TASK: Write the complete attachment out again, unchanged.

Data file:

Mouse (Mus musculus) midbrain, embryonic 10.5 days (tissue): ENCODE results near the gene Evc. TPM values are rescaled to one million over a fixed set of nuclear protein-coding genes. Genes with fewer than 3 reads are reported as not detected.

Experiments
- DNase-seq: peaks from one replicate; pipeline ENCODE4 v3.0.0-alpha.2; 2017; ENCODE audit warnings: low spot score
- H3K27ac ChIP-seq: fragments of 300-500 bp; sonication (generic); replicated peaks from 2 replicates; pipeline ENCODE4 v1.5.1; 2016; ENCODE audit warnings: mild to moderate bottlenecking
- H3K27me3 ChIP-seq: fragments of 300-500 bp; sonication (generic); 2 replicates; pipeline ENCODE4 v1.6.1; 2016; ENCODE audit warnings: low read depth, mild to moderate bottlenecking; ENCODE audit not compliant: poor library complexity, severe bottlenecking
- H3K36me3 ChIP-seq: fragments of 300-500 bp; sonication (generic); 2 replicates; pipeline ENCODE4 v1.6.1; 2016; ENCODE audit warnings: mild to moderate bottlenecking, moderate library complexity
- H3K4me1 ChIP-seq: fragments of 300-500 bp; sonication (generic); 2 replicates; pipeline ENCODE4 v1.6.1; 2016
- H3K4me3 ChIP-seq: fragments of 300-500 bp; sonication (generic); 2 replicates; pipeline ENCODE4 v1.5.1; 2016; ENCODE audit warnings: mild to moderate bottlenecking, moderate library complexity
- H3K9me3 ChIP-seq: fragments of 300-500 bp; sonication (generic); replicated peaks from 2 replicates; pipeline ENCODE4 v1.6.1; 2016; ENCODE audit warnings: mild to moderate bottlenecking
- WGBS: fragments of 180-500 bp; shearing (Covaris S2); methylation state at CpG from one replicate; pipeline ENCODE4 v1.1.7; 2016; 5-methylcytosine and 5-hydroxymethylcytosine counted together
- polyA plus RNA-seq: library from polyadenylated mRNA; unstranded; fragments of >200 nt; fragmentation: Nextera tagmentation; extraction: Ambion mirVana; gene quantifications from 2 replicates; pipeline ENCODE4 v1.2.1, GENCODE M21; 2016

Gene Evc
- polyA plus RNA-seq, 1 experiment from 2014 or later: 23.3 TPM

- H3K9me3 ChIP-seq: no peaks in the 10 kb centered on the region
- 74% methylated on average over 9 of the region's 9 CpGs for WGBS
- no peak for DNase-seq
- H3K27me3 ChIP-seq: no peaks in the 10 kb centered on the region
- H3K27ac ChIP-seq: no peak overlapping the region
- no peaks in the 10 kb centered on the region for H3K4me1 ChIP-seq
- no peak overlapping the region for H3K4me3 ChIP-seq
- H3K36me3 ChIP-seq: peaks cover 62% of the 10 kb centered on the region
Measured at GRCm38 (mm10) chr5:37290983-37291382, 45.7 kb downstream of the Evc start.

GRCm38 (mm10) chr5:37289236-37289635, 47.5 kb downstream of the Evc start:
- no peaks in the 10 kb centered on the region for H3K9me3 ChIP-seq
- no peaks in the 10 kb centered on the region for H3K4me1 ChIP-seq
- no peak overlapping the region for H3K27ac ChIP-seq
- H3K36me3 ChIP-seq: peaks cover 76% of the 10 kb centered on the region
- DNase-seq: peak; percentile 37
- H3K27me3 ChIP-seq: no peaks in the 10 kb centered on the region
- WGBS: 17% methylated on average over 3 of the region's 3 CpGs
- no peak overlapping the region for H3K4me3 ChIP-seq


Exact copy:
Mouse (Mus musculus) midbrain, embryonic 10.5 days (tissue): ENCODE results near the gene Evc. TPM values are rescaled to one million over a fixed set of nuclear protein-coding genes. Genes with fewer than 3 reads are reported as not detected.

Experiments
- DNase-seq: peaks from one replicate; pipeline ENCODE4 v3.0.0-alpha.2; 2017; ENCODE audit warnings: low spot score
- H3K27ac ChIP-seq: fragments of 300-500 bp; sonication (generic); replicated peaks from 2 replicates; pipeline ENCODE4 v1.5.1; 2016; ENCODE audit warnings: mild to moderate bottlenecking
- H3K27me3 ChIP-seq: fragments of 300-500 bp; sonication (generic); 2 replicates; pipeline ENCODE4 v1.6.1; 2016; ENCODE audit warnings: low read depth, mild to moderate bottlenecking; ENCODE audit not compliant: poor library complexity, severe bottlenecking
- H3K36me3 ChIP-seq: fragments of 300-500 bp; sonication (generic); 2 replicates; pipeline ENCODE4 v1.6.1; 2016; ENCODE audit warnings: mild to moderate bottlenecking, moderate library complexity
- H3K4me1 ChIP-seq: fragments of 300-500 bp; sonication (generic); 2 replicates; pipeline ENCODE4 v1.6.1; 2016
- H3K4me3 ChIP-seq: fragments of 300-500 bp; sonication (generic); 2 replicates; pipeline ENCODE4 v1.5.1; 2016; ENCODE audit warnings: mild to moderate bottlenecking, moderate library complexity
- H3K9me3 ChIP-seq: fragments of 300-500 bp; sonication (generic); replicated peaks from 2 replicates; pipeline ENCODE4 v1.6.1; 2016; ENCODE audit warnings: mild to moderate bottlenecking
- WGBS: fragments of 180-500 bp; shearing (Covaris S2); methylation state at CpG from one replicate; pipeline ENCODE4 v1.1.7; 2016; 5-methylcytosine and 5-hydroxymethylcytosine counted together
- polyA plus RNA-seq: library from polyadenylated mRNA; unstranded; fragments of >200 nt; fragmentation: Nextera tagmentation; extraction: Ambion mirVana; gene quantifications from 2 replicates; pipeline ENCODE4 v1.2.1, GENCODE M21; 2016

Gene Evc
- polyA plus RNA-seq, 1 experiment from 2014 or later: 23.3 TPM

- H3K9me3 ChIP-seq: no peaks in the 10 kb centered on the region
- 74% methylated on average over 9 of the region's 9 CpGs for WGBS
- no peak for DNase-seq
- H3K27me3 ChIP-seq: no peaks in the 10 kb centered on the region
- H3K27ac ChIP-seq: no peak overlapping the region
- no peaks in the 10 kb centered on the region for H3K4me1 ChIP-seq
- no peak overlapping the region for H3K4me3 ChIP-seq
- H3K36me3 ChIP-seq: peaks cover 62% of the 10 kb centered on the region
Measured at GRCm38 (mm10) chr5:37290983-37291382, 45.7 kb downstream of the Evc start.

GRCm38 (mm10) chr5:37289236-37289635, 47.5 kb downstream of the Evc start:
- no peaks in the 10 kb centered on the region for H3K9me3 ChIP-seq
- no peaks in the 10 kb centered on the region for H3K4me1 ChIP-seq
- no peak overlapping the region for H3K27ac ChIP-seq
- H3K36me3 ChIP-seq: peaks cover 76% of the 10 kb centered on the region
- DNase-seq: peak; percentile 37
- H3K27me3 ChIP-seq: no peaks in the 10 kb centered on the region
- WGBS: 17% methylated on average over 3 of the region's 3 CpGs
- no peak overlapping the region for H3K4me3 ChIP-seq